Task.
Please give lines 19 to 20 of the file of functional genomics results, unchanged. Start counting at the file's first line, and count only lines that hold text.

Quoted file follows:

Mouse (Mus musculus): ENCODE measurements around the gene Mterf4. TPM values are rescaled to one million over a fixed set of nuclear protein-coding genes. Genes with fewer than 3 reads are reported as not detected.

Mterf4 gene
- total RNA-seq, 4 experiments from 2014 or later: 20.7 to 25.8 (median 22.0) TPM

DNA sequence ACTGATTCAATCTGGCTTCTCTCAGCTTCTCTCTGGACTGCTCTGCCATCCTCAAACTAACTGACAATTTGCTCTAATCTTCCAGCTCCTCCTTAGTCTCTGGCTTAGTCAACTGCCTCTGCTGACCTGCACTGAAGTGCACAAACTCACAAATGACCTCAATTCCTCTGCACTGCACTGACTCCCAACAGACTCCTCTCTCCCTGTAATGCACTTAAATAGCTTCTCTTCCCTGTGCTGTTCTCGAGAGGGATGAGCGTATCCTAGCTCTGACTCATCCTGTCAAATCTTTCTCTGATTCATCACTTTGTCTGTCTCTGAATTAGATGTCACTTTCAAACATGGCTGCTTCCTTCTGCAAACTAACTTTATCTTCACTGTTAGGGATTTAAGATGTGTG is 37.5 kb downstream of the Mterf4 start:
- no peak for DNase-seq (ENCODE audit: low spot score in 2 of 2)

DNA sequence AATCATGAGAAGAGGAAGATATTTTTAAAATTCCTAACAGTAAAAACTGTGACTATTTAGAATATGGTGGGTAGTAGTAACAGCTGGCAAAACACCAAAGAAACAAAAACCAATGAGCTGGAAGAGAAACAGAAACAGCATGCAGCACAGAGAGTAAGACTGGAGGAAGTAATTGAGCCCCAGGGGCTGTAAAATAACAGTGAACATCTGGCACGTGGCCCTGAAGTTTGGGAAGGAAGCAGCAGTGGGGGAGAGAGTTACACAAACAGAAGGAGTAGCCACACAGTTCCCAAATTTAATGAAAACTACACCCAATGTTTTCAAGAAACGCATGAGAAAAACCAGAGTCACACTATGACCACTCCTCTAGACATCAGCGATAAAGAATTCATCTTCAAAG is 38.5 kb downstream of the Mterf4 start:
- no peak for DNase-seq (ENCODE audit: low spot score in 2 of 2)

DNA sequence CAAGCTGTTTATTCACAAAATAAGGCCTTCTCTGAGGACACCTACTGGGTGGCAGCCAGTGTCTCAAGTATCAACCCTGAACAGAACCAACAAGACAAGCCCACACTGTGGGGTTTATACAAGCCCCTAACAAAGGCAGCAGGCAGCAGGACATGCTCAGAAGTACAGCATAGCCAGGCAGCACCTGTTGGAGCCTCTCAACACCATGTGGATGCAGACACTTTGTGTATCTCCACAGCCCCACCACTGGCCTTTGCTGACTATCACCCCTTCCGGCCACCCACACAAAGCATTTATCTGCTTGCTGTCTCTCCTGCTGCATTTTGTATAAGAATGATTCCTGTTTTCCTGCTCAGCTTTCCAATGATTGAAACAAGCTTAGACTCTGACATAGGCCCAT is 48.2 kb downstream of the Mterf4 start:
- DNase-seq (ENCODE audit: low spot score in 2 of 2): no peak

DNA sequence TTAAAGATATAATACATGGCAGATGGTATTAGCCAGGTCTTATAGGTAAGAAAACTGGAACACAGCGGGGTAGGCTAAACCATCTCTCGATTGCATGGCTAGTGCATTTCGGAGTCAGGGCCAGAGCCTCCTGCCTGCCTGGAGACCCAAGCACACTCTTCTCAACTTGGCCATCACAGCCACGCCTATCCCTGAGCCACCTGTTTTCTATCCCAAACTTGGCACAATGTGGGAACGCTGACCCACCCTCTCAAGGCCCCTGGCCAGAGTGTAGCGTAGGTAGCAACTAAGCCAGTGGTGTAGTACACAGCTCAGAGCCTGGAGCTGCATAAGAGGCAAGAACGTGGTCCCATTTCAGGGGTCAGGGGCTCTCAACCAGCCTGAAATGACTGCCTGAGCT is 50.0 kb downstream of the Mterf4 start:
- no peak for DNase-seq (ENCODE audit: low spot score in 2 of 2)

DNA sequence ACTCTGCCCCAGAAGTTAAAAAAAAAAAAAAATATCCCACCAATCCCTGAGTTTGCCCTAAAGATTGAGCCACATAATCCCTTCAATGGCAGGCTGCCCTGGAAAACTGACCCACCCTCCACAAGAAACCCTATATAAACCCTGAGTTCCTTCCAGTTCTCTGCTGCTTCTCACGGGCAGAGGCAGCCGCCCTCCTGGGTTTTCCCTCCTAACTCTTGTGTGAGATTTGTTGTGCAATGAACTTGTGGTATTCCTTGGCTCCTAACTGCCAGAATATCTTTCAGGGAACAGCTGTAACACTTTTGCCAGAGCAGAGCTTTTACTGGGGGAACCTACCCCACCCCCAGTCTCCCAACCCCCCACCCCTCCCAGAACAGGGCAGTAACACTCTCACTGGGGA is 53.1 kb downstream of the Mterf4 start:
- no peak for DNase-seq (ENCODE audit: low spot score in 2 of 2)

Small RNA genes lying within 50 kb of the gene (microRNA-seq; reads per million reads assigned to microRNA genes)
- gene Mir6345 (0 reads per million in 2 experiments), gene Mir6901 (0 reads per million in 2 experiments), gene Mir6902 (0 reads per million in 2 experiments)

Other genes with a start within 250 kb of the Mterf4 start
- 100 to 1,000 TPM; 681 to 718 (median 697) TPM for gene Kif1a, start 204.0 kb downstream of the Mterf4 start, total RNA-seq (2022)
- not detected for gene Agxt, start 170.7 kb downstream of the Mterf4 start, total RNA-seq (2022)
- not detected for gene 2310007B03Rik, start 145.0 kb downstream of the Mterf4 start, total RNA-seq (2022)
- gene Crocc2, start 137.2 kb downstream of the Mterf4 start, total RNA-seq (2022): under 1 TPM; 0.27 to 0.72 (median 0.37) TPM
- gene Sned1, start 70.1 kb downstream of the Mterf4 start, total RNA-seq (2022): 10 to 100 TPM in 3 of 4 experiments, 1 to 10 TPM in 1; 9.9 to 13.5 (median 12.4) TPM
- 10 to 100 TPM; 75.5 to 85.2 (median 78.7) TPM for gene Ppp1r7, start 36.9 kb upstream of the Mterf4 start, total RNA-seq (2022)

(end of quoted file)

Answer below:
- not detected for gene 2310007B03Rik, start 145.0 kb downstream of the Mterf4 start, total RNA-seq (2022)
- gene Crocc2, start 137.2 kb downstream of the Mterf4 start, total RNA-seq (2022): under 1 TPM; 0.27 to 0.72 (median 0.37) TPM